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Summary

This chapter covered the elements of advanced routing design, and touched on the merits of a well-planned IP addressing scheme. The IP addressing scheme is the foundation for greater efficiency in operating and maintaining a network. Without proper planning in advance, networks might not be able to benefit from route summarization features inherent to many routing protocols.

Cisco favors a transition strategy from IPv4 to IPv6 that begins from the edges of the network and moves in toward the core. This strategy allows you to control the deployment cost and focus on the needs of the applications, rather than complete a full network upgrade to a native IPv6 network at this stage. Cisco IPv6 router products offer the features for a such an integration strategy. The various deployment strategies permit the first stages of the transition to IPv6 to happen now, whether as a trial of IPv6 capabilities or as the early controlled stages of major IPv6 network implementations. IPv6 can be deployed as dual stack, hybrid, and service block.

The general advanced routing design discussion can be encapsulated in the following key points:

  • Route summarization and default routing are important in scaling routing designs.
  • Route filtering can be used to manage traffic flows in the network, avoiding inappropriate transit traffic and as a defense against inappropriate routing updates.
  • Redistribution can be useful for manipulating and managing routing updates but needs to be designed properly to prevent routing loops or other problems.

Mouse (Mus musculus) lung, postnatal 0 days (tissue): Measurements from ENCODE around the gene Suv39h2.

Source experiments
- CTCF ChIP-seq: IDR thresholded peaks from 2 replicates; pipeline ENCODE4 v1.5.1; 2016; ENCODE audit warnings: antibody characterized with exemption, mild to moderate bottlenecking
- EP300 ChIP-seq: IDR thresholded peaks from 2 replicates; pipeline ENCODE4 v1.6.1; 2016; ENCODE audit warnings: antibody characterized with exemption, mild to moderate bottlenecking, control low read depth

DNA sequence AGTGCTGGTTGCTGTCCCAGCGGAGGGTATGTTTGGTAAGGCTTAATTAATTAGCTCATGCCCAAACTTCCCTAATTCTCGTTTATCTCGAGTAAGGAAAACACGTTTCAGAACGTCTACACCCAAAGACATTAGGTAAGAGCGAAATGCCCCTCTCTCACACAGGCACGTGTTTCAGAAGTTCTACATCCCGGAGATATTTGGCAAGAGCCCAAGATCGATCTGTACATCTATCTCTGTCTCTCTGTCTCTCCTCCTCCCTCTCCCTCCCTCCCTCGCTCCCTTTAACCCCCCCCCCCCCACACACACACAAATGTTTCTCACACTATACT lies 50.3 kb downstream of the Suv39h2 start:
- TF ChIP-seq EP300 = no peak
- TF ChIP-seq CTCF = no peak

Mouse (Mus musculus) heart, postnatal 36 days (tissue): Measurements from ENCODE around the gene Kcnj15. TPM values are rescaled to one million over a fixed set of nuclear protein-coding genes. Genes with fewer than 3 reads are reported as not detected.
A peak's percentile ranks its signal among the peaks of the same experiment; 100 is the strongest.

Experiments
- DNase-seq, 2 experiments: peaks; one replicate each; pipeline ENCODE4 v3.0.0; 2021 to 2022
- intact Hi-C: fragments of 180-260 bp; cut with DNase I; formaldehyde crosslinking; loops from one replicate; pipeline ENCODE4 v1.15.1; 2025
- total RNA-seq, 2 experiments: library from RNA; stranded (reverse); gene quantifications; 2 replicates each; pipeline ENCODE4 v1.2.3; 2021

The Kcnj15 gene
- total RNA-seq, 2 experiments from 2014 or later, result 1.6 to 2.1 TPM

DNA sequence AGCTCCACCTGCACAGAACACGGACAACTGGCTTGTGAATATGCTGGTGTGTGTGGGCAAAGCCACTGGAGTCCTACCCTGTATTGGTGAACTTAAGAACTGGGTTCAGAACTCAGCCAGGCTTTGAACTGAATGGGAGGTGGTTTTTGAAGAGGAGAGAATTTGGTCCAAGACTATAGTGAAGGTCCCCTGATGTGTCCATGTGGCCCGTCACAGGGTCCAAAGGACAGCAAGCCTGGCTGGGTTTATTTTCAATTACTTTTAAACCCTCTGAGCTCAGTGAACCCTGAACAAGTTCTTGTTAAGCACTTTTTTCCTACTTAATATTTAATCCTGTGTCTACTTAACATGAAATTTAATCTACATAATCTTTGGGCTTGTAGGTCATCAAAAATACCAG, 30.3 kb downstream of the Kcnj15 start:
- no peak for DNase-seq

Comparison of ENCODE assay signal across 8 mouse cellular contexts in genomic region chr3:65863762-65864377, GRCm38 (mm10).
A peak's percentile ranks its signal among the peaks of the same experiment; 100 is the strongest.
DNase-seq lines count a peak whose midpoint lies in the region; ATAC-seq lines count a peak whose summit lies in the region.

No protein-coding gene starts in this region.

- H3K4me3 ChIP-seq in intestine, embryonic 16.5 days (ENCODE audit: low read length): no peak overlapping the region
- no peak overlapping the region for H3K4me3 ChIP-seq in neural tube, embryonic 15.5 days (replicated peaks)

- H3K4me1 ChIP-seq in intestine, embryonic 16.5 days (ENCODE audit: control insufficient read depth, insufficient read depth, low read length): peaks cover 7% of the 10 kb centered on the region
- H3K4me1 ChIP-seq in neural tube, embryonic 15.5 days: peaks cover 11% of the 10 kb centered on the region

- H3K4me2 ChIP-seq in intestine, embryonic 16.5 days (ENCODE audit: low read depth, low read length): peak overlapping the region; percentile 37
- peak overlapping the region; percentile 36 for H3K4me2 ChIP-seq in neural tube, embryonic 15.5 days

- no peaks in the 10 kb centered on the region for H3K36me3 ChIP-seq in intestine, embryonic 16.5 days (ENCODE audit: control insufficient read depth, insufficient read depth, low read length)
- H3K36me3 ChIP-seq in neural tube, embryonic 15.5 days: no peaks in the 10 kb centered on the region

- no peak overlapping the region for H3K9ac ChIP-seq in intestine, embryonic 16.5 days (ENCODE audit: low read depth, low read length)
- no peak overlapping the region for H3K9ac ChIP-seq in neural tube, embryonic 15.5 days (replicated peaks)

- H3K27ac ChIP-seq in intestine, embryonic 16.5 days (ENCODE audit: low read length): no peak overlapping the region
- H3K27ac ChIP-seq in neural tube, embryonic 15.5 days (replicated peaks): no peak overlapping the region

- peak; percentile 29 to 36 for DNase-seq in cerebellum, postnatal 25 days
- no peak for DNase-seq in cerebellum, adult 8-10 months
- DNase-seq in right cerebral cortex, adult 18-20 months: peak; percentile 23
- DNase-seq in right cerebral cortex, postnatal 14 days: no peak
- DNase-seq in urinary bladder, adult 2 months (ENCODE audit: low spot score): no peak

EIGRP converges quickly as long as it has a feasible successor. With no feasible successor, EIGRP sends queries out to its neighbors. To limit the scope of these queries, use route summarization and filtering. By limiting EIGRP query scope, you can speed up EIGRP convergence and increase stability. In addition, large numbers of neighbors should be avoided for any one router. Multiple autonomous systems may be used with EIGRP providing that you understand that they do not directly limit EIGRP query scope. You would use them to support migration strategies, different administrative groups, or very large network design.

OSPF scaling depends on summarization and controlling how much LSA flooding is needed. Simple, stub, summarized designs scale most effectively. Several techniques speed up convergence for OSPF, including fast hellos, and BFD.

Finally, IBGP requires a full mesh of all IBGP routers, but full-mesh peering does not scale gracefully. Route reflectors pass along routing information to and from their clients. The route reflector clients are relieved of the burden of most IBGP peering. Confederations allow an autonomous system to be divided into sub-autonomous systems, where the sub-autonomous system border routers peer with each other and then pass along routes on behalf of the other sub-autonomous system routers. Confederation sequences are used to prevent information loops. Sub-autonomous systems can have different BGP polices from each other.

The key points to remember include the following:

  • IP address design allows for route summarization that supports network scaling, stability, and fast convergence.
  • Route summarization, route filtering, and appropriate redistribution help minimize routing information in the network.
  • EIGRP converges quickly as long as it has a feasible successor. Multiple autonomous systems with EIGRP may be used, with care, to support special situations, including migration strategies and very large network design.
  • Simple, stub, summarized OSPF designs scale most effectively. Several techniques speed up convergence for OSPF, including fast hellos and BFD.
  • IBGP designs can be scaled using route reflectors to pass routing information to and from their clients and confederations to allow an autonomous system to be divided into sub-autonomous systems.
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